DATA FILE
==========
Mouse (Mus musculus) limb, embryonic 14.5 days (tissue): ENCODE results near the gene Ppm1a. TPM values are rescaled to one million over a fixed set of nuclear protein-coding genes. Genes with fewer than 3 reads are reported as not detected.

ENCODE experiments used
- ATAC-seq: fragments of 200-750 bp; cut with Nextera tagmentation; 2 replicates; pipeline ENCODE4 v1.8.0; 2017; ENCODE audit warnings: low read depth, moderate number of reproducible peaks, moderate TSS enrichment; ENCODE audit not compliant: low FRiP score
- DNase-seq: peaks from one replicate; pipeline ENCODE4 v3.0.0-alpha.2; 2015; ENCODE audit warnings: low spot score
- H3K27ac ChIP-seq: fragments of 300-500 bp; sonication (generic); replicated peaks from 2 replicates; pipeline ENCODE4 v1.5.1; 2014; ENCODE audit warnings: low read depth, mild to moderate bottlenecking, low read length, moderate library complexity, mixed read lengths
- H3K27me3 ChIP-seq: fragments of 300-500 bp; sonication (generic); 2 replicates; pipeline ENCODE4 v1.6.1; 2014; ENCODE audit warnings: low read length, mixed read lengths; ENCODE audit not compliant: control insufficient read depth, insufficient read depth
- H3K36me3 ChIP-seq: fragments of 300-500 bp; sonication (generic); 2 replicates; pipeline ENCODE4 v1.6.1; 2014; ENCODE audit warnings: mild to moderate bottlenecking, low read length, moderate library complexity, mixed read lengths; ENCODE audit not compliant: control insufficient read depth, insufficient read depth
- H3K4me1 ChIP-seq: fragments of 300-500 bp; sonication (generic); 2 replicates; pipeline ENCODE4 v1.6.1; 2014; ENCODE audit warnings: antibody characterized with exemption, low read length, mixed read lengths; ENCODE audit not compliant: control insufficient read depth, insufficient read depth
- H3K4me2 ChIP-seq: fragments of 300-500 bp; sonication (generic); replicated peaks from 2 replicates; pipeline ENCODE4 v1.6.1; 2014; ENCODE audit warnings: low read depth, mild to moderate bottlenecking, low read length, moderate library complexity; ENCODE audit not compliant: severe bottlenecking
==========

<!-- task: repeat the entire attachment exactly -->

Mouse (Mus musculus) limb, embryonic 14.5 days (tissue): ENCODE results near the gene Ppm1a. TPM values are rescaled to one million over a fixed set of nuclear protein-coding genes. Genes with fewer than 3 reads are reported as not detected.

ENCODE experiments used
- ATAC-seq: fragments of 200-750 bp; cut with Nextera tagmentation; 2 replicates; pipeline ENCODE4 v1.8.0; 2017; ENCODE audit warnings: low read depth, moderate number of reproducible peaks, moderate TSS enrichment; ENCODE audit not compliant: low FRiP score
- DNase-seq: peaks from one replicate; pipeline ENCODE4 v3.0.0-alpha.2; 2015; ENCODE audit warnings: low spot score
- H3K27ac ChIP-seq: fragments of 300-500 bp; sonication (generic); replicated peaks from 2 replicates; pipeline ENCODE4 v1.5.1; 2014; ENCODE audit warnings: low read depth, mild to moderate bottlenecking, low read length, moderate library complexity, mixed read lengths
- H3K27me3 ChIP-seq: fragments of 300-500 bp; sonication (generic); 2 replicates; pipeline ENCODE4 v1.6.1; 2014; ENCODE audit warnings: low read length, mixed read lengths; ENCODE audit not compliant: control insufficient read depth, insufficient read depth
- H3K36me3 ChIP-seq: fragments of 300-500 bp; sonication (generic); 2 replicates; pipeline ENCODE4 v1.6.1; 2014; ENCODE audit warnings: mild to moderate bottlenecking, low read length, moderate library complexity, mixed read lengths; ENCODE audit not compliant: control insufficient read depth, insufficient read depth
- H3K4me1 ChIP-seq: fragments of 300-500 bp; sonication (generic); 2 replicates; pipeline ENCODE4 v1.6.1; 2014; ENCODE audit warnings: antibody characterized with exemption, low read length, mixed read lengths; ENCODE audit not compliant: control insufficient read depth, insufficient read depth
- H3K4me2 ChIP-seq: fragments of 300-500 bp; sonication (generic); replicated peaks from 2 replicates; pipeline ENCODE4 v1.6.1; 2014; ENCODE audit warnings: low read depth, mild to moderate bottlenecking, low read length, moderate library complexity; ENCODE audit not compliant: severe bottlenecking